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For Chryst, emphasis on run game

By Ryan Bertonaschi / Senior Staff Writer

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Since Pitt football coach Paul Chryst joined the Panthers in 2012, he’s preached to his players many blue-collar expressions, which have become part of the daily locker room dialogue.

One of the most popular phrases among players is “just do your assignment.”

Pitt’s offense did exactly that in Saturday’s 62-0 rout of Delaware — play after play, with short-yardage gain after short-yardage gain. Although we can’t predict much about how a team will perform in weeks two or three from watching an opening blowout against an unworthy opponent, Pitt proved that it can earn points if it meets assignments.

This means a considerably improved offensive line must buy time for plenty of Voytik-to-Boyd connections, and it has to create virtual tributaries, so running backs can bulldoze the open field for consistent yardage.

From the play on Saturday, as well as throughout the summer, Pitt’s corps of running backs is as deep as it’s been in recent history and full of promising skill sets.

Chryst’s plan, which he revealed  last Monday during his weekly press conference, is for four backs — James Conner, Isaac Bennett, Chris James and Rachid Ibrahim — to share carries, with the majority awarded to starter Conner.

My initial reaction to this announcement: Really, coach? You need four running backs to get the job done this year, with one reserve back in freshman Qadree Ollison, another one sitting out the 2014 season after transferring in Jameel Poteat and three committed backs in the 2015 high school graduating class? Isn’t that a little excessive? Chryst doesn’t think so. 

“We’ve got a group that we’ll just kind of bring them along and see where their progress is and our team’s,” Chryst said after the Delaware drudging on Saturday. “Those guys that we plan on playing, we’re going to play them.”

On the flip side of the ball, Pitt’s shorthanded defense held its own Saturday against the Fightin’ Blue Hens’ penniless offense.

Off the field issues were the primary reason for offseason shake-ups at cornerback and safety, and Chryst looked further down the depth chart for players to fill starting and backup roles in his secondary.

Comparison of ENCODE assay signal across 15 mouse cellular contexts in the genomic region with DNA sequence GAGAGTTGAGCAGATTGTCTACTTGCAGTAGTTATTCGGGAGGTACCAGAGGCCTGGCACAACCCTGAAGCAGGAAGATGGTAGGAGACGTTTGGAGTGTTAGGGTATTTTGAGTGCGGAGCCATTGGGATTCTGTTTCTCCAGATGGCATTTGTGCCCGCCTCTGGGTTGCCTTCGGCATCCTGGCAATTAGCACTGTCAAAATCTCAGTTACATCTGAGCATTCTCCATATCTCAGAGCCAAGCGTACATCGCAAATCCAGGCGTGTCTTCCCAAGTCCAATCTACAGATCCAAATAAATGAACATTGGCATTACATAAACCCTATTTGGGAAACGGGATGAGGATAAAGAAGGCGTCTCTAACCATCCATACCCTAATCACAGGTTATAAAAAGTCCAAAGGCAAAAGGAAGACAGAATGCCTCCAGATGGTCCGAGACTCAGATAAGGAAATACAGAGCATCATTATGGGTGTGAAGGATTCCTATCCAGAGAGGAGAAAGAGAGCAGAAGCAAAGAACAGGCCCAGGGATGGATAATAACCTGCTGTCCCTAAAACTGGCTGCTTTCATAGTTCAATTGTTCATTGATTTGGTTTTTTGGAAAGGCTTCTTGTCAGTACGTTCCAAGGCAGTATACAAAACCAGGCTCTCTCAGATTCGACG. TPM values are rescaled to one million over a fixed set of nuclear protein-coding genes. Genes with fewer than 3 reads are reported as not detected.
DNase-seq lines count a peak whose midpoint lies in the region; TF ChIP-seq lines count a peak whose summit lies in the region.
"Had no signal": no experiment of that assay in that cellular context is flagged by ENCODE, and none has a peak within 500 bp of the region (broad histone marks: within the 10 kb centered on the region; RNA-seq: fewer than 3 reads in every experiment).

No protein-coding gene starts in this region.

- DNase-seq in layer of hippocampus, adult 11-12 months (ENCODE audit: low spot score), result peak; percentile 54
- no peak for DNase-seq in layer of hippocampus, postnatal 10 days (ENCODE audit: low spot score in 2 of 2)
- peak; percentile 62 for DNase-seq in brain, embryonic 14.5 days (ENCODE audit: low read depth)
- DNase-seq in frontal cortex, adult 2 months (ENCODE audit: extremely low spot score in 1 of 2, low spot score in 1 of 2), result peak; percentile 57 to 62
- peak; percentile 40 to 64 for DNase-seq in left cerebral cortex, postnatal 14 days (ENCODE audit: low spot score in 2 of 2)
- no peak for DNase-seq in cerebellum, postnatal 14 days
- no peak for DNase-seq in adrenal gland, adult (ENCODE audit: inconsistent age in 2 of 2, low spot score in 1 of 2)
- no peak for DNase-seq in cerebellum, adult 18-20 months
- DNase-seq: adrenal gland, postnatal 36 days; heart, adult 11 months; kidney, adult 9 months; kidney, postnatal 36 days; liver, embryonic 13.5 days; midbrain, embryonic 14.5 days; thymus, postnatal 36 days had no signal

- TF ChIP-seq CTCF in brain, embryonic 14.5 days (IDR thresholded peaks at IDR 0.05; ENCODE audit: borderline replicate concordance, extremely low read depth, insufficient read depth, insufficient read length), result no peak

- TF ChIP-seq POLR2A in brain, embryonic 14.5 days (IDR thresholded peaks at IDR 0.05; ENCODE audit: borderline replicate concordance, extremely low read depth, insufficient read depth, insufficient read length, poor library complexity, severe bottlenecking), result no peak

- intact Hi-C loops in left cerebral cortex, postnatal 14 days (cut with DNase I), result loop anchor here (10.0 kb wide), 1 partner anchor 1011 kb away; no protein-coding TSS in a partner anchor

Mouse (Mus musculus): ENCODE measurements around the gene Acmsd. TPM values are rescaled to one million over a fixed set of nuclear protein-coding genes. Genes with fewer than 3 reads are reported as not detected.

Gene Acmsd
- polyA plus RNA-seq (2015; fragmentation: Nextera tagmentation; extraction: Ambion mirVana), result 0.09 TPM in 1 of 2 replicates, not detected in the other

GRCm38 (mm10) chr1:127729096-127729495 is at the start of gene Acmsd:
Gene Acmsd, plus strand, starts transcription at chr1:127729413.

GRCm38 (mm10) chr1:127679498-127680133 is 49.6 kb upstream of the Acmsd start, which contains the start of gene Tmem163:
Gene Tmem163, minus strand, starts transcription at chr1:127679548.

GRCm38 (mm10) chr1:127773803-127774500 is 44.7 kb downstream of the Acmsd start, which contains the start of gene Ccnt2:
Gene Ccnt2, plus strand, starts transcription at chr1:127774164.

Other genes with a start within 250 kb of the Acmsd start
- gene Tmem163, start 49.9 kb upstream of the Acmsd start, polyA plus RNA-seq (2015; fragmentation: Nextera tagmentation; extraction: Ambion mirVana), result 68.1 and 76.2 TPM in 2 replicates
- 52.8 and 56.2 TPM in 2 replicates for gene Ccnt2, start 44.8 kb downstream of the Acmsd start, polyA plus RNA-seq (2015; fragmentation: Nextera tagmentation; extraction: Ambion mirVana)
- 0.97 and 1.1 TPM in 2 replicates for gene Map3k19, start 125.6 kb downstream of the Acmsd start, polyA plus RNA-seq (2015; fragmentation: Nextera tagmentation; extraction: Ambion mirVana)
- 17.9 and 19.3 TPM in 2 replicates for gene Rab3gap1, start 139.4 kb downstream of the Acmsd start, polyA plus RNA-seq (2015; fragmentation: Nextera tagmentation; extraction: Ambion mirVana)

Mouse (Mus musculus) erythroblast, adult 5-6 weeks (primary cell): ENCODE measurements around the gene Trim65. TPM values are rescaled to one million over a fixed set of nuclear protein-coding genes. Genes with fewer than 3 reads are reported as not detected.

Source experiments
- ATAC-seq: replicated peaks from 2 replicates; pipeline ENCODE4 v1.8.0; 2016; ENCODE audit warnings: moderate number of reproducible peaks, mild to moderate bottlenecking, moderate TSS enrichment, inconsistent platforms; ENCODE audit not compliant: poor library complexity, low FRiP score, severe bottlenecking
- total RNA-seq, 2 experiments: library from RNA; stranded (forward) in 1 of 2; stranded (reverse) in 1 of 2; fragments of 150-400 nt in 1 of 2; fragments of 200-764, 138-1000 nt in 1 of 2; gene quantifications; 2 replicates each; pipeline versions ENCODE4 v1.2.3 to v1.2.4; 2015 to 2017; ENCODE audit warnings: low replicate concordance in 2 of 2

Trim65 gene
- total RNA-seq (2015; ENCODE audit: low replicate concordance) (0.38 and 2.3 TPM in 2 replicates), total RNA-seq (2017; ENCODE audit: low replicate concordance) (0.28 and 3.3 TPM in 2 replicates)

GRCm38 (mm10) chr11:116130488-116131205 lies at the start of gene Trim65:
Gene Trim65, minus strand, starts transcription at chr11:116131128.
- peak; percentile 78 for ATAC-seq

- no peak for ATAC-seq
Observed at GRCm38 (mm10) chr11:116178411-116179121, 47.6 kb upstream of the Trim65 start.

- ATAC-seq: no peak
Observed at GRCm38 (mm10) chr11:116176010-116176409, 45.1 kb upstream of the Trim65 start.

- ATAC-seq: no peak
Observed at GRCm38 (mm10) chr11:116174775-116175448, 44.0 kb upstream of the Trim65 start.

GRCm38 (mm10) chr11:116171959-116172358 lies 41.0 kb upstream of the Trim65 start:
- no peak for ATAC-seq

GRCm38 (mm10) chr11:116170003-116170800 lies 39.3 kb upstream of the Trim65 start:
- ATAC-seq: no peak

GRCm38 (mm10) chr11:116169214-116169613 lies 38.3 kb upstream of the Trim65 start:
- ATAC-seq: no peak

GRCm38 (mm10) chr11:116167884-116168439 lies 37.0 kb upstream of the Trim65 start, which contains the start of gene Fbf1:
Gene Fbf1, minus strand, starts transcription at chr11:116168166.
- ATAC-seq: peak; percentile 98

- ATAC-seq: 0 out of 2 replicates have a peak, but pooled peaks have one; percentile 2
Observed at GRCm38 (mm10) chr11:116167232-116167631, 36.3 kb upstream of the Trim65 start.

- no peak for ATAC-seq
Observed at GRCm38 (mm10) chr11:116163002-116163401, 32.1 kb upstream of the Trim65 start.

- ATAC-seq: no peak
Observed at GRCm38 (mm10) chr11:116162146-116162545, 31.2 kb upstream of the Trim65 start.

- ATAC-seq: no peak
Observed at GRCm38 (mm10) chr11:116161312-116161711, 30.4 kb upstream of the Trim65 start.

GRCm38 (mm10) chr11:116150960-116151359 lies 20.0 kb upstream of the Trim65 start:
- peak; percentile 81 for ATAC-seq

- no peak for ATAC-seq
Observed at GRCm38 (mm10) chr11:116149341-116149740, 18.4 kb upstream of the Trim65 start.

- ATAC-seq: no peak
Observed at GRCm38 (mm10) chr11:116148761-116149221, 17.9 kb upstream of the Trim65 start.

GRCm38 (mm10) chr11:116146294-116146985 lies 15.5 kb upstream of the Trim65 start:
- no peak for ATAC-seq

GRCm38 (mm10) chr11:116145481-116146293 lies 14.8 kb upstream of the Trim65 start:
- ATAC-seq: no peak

One option that Chryst explored during the summer was to transition Ibrahim to safety. Or, actually, back to safety.

When Ibrahim committed to Pitt in fall 2012, Pitt’s staff reportedly brought him in as an athlete that would likely play safety.

In high school, Ibrahim played running back, setting a school record of 4,835 rushing yards, and after he’d prance into the end zone for six, he’d rejoin his team as a defensive back.

“Yeah, we did think about it,” Chryst said about moving Ibrahim to safety. “We’re deep [at running back] if we stay healthy. If anything happens, we’re not as deep, so right now, we went through the whole spring with him at the running back position. It’s hard to just flip right at mid-stream. So right now, I feel good with where Rachid is at.”

Chryst’s focus is now, and always has been, pounding the rock with a band of running backs.

When he was offensive coordinator at Wisconsin, his Badgers ran the ball 28 times in a row in a 2010 game against Michigan. The deflated Wolverines’ defense had no response, and Wisconsin’s Montee Ball led the Badgers’ group of backs for 357 yards on the ground.

Pitt’s corps combined for 409 yards Saturday.

“Each guy has talents and their separate abilities,” Pitt center Artie Rowell said. “But the plays are schemed a certain way, and no matter what the look we get, the ball is designed to go a certain place, and sometimes [on] certain plays, the ball has multiple options to go, so we just try to get those guys to just see all the options, not just one or two.”

As for the young and inexperienced secondary?

Senior safety and defensive captain Ray Vinopal leads the way and is five years older than some of his fellow defensive backs. He said they performed better on Saturday than he’d hoped.

“They didn’t play like freshmen, which is awesome to see,” Vinopal said. “Especially Avonte Maddox getting out there. He’s going to be a pretty big part of our defense this year. He’s doing a real good job of preparing and doing his job in being accountable for the defense.”

Several freshmen and sophomores saw the field in the defensive backfield for the Panthers: Cornerbacks Maddox and Ryan Lewis, safeties Pat Amara, Terrish Webb and Jevonte Pitts and the three-tiered talent Reggie Mitchell, who plays safety, cornerback and nickelback.

The youngsters were in part responsible for yielding the fewest yards (57) of any Pitt opponent in close to two decades.

Regardless of opponent, maybe Chryst was correct in his assessment that the defense doesn’t need added help. 

 

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For Chryst, emphasis on run game